Specifically, the instant invention provides light sen sitizing polymers of a monomer having the structural formula:

Patented Jan. 4, 1972 meric composition comprising a blend of the above copolymer and an alpha olefin selected from polyethylene and polypropylene wherein the copolymer comprises at least about from 0.1% of the blend.

The invention still further provides a crosslinked polymeric composition comprising a blend of a polymer of at least one polar vinylidene monomer having the formula.

s CHFJI wherein R is selected from one of the following groups:

C1,Br,-F, CHO, CN, CaHr t t t C, C, O-(E, 0 06115, OR8

on R R and R0 CON wherein R and R are each selected from the group consisting of alkyl andH, R is alkyl; and wherein R is selected from the group consisting of R H and alkyl of 1 to 4 carbon atoms; and at least 0.01 mole percent of a polymer of a monomer (I)R;OfiIC=CHz wherein R, R and R are as defined above.

There is also provided in accordance with the instant invention a process for crosslinking and grafting polymers which comprises intimately blending the polymeric photosensitizers and the polymer to be crosslinked and thereafter exposing the blend to radiation having a wavelength of about from 2,000 to 7,000 A.

DESCRIPTION OF THE PREFERRED EMBODIMENTS The polymeric photosensitizers of the instant invention can be prepared through separate preparation of the monomers, prior to polymerization, or can be formed by a post-reaction synthesis. When the monomers are separately prepared, the phenone can be made, for example, by conventional techniques through reaction of the corresponding hydroxyethoxyphenone with the corresponding acrylyl or methacrylyl chloride. The preformed phenone monomer can then be polymerized or copolymerized.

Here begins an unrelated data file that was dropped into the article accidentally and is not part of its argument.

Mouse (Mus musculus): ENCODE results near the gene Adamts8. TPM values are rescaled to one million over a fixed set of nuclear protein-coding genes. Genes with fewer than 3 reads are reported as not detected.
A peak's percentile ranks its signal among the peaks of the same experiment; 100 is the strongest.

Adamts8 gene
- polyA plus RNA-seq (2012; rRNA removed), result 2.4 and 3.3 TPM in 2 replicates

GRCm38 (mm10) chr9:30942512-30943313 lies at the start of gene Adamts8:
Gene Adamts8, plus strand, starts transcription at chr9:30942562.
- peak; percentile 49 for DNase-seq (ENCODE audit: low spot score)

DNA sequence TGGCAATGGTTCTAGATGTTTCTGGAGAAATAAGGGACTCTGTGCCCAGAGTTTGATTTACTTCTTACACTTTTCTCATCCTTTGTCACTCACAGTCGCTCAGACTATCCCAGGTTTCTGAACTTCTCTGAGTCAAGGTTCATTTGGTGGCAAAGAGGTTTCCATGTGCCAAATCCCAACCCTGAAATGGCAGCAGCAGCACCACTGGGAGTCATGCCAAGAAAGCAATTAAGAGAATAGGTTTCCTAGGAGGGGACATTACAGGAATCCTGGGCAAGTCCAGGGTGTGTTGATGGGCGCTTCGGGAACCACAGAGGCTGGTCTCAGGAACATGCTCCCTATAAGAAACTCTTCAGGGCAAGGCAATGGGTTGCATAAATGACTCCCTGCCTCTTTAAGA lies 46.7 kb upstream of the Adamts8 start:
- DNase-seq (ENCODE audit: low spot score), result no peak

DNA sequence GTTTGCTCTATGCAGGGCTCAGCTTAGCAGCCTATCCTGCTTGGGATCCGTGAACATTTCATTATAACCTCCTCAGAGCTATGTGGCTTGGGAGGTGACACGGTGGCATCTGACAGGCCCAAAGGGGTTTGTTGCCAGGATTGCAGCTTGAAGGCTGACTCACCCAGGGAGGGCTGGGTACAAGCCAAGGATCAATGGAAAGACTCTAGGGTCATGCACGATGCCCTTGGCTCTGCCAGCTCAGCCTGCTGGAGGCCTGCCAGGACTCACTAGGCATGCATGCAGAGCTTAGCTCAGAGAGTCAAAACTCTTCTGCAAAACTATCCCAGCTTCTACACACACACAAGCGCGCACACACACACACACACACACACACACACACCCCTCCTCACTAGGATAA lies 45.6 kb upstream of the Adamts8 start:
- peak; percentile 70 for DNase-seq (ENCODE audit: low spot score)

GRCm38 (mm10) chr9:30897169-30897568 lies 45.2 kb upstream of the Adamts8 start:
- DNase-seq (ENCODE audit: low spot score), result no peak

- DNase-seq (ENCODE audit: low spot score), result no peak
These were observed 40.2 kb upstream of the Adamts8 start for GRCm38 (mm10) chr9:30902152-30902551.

The polymers can be prepared by subjecting the monomers, preferably in a solvent such as hexane, benzene, toluene, or tetrachloroethylene, to a temperature of 40 to 300 C. and a pressure of 1-3000 atmospheres in the presence of a catalyst for a contact time with cient to form the polymers, usually at least 20 seconds for a continuous process and at least 3 minutes for a batch process, and then isolating the resulting polymer. When a copolymer of an alpha olefin is desired, the polymerization can be carried out in an atmosphere of the desired comonomer, e.g., ethylene or propylene.

When high pressures are used, 800 atmospheres and above, a conventional peroxide such as di-tertiary-butyl peroxide or azo catalyst such as alpha, alpha'-azobisdicyclohexanecarbonitrile can be used and the temperature is preferably 25175 C.